The right square is a pullback, so we can use Lemma 2.3. The triangle on the left is used to compute the induced map for the identity on M, so we can use Proposition 2.2. Then we use Lemma 2.4, which shows that the map induced by the upper row is equal to the map induced by (\id,f). Putting this all together we get:

\displaystyle  f^*=\widehat{(\id,f)}p^*=\widehat{(\id,\id)}\widehat{(\id,f)}p^*= \widehat{(\id,\id)}p^*\widehat{f}=\id^*\widehat{f}=\widehat{f}
\square

Remark 2.6. What we saw so far implies that f^*=(\id,f)^*p^*, and that for equivariant closed smooth embeddings f: M \to N and g: N \to P we have (gf)^*=f^*g^*.

We now prove functoriality in the general case:

Proposition 2.7. For equivariant smooth maps f: M \to N and g: N \to P we have

\displaystyle  (gf)^*=f^*g^*.

Proof. We prove the statement by showing that certain induced maps commute. For this we use the following commutative diagram

\displaystyle  \xymatrix{  & & & M\times P \ar@{->>}[dddl]^{p_P} \ar@{^{(}->}[ld]_{(id,f,id)} \\  M \ar@{^{(}->}[r]_{(id,f)} \ar@{^{(}->}[rrru]^{(id,gf)} & M\times N \ar@{^{(}->}[r]_{(id,id,g)} \ar@{->>}[d]^{p_N}      & M\times N \times P \ar@{->>}[d] ^{p_{N\times P}}\\  & N \ar@{^{(}->}[r]_{(id,g)} & N\times P \ar@{->>}[d] ^{p_P}\\  & & P\\ }

The proof consists of three parts.

1) The middle square is a pullback, so by Lemma 2.3 we have p _{N}^*(\id,g)^*=(\id,\id,g)^*p _{N\times P}^*.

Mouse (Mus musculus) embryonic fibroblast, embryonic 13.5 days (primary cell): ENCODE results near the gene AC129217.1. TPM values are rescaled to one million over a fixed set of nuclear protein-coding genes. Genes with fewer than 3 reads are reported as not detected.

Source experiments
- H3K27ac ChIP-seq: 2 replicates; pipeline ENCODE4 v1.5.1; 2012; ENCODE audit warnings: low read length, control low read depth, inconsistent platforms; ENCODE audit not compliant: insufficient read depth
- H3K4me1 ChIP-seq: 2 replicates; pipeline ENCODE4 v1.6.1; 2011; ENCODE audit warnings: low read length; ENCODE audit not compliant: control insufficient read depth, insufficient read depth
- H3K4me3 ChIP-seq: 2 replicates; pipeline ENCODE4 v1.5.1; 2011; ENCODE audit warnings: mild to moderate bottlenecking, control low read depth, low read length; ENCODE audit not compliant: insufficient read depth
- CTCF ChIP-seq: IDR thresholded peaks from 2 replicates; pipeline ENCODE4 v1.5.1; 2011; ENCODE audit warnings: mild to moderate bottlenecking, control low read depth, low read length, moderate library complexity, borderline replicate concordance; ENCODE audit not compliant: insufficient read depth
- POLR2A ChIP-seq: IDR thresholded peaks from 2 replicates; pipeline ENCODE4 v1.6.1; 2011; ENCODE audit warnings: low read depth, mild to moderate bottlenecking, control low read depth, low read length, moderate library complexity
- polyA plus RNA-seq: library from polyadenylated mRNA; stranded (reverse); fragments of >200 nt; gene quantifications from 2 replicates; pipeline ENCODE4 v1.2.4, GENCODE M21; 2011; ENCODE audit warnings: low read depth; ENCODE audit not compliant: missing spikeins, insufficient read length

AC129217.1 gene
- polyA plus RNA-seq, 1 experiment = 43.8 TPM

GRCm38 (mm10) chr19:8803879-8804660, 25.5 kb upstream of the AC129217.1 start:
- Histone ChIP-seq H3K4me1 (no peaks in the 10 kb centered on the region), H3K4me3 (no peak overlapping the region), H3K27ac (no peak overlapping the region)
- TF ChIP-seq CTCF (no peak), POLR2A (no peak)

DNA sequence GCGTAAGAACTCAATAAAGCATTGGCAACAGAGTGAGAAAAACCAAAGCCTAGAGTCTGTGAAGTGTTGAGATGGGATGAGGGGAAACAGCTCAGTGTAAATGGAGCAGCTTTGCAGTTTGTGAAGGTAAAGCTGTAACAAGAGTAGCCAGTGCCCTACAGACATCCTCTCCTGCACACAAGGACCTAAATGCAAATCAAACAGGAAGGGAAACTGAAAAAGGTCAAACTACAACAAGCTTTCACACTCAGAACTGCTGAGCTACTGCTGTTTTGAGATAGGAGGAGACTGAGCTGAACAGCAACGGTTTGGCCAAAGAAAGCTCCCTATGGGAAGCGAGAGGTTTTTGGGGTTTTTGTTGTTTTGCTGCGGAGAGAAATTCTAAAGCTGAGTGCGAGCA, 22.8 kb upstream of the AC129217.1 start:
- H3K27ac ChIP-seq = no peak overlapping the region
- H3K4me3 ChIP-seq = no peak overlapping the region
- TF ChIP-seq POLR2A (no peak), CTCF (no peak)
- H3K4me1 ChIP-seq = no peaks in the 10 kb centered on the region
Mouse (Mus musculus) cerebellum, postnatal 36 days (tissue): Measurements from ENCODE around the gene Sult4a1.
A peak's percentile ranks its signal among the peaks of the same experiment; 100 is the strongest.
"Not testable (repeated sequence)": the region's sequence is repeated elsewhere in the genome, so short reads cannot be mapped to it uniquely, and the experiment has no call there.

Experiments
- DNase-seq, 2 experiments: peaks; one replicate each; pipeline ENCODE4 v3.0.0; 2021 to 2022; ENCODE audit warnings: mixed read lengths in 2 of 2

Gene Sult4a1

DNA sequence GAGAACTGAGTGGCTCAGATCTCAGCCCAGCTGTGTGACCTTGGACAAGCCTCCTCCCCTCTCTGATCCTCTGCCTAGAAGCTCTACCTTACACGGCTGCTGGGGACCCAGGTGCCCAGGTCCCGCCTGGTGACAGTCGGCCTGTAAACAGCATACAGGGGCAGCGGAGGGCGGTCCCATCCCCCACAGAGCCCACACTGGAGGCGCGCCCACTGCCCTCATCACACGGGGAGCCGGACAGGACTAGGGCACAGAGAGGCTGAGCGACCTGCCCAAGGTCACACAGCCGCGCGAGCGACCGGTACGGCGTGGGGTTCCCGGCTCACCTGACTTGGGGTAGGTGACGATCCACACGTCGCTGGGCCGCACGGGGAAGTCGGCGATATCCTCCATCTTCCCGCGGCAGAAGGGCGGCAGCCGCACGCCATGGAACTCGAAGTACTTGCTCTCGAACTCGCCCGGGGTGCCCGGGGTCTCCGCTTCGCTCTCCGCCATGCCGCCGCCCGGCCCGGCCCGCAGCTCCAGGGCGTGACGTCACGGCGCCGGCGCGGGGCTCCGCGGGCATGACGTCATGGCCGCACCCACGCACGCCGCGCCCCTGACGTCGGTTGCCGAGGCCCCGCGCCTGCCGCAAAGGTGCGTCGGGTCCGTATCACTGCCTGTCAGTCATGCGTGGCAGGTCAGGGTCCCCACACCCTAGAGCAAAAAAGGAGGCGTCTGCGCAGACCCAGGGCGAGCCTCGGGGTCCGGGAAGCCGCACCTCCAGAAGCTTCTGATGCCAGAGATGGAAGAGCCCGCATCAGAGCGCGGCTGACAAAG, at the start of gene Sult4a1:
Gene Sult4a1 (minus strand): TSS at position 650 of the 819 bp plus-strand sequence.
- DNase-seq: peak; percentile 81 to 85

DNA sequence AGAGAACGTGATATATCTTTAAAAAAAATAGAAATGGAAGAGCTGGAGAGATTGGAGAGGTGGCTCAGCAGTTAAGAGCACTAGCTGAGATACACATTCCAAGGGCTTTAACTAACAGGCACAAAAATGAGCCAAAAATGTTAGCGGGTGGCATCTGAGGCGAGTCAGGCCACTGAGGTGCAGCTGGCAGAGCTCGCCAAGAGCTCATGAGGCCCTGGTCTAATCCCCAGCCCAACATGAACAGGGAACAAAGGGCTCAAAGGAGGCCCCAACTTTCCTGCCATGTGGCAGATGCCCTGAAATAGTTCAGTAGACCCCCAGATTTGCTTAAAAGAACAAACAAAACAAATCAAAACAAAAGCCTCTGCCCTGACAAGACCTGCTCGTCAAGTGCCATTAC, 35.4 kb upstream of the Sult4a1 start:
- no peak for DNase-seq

2) Lemma 2.5 for the upper triangle implies:

\displaystyle  (\id,f)^*(\id,\id,g)^*=(\id,gf)^*(\id,f,\id)^*.

3) For the right triangle, we want to show that

\displaystyle p _{P}^*=(\id,f,\id)^*p _{P}^*.

To see that, choose a of tubular neighborhood \nu of M in M\times N and take \nu\times P to be a tubular neighborhood of M\times P in M\times N\times P. Then the following diagram commutes

\displaystyle  \xymatrix{  M\times P \ar@{->>}[dr]^{p_P} &\nu \times P \ar@{^-->>}[l]_{(p_{\nu},\id)}  \ar[r]^{(\psi,\id)} & M\times N \times P \ar@{^-->>}[dl]_{p_P} \\  & P & \\}

Since all the maps here are submersions this implies what we wanted.

All this implies that:

\displaystyle  f^*g^*=(\id,f)^*p _{N}^*(\id,g)^*p _{P}^*= (\id,f)^*(\id,\id,g)^*p _{N\times P}^*p _{P}^*= \\ =(\id,f,fg)^*p _{P}^* =(\id,gf)^*(\id,f,\id)^* p _{P}^*=(\id,gf)^*p _{P}^*=gf^*
\square

3 Extensions of cohomology theories

Often the functors map to the category of graded groups and fulfil the axioms of a cohomology theory on the category of smooth manifolds and submersions. This means that it is a homotopy functor together with a Meyer-Vietoris sequence for each equivariant open covering M = U \cup V which is natural with respect to induced maps, meaning that if g: M' \to M is a submersion and M' = U'\cup V' and g(U') \subseteq U and g(V')\subseteq V, then the corresponding diagram of Meyer-Vietoris sequences and restriction of the induces maps commutes.

Lemma 3.1. In such a situation the extension of the functor to the category of smooth manifolds and smooth maps is again a cohomology theory.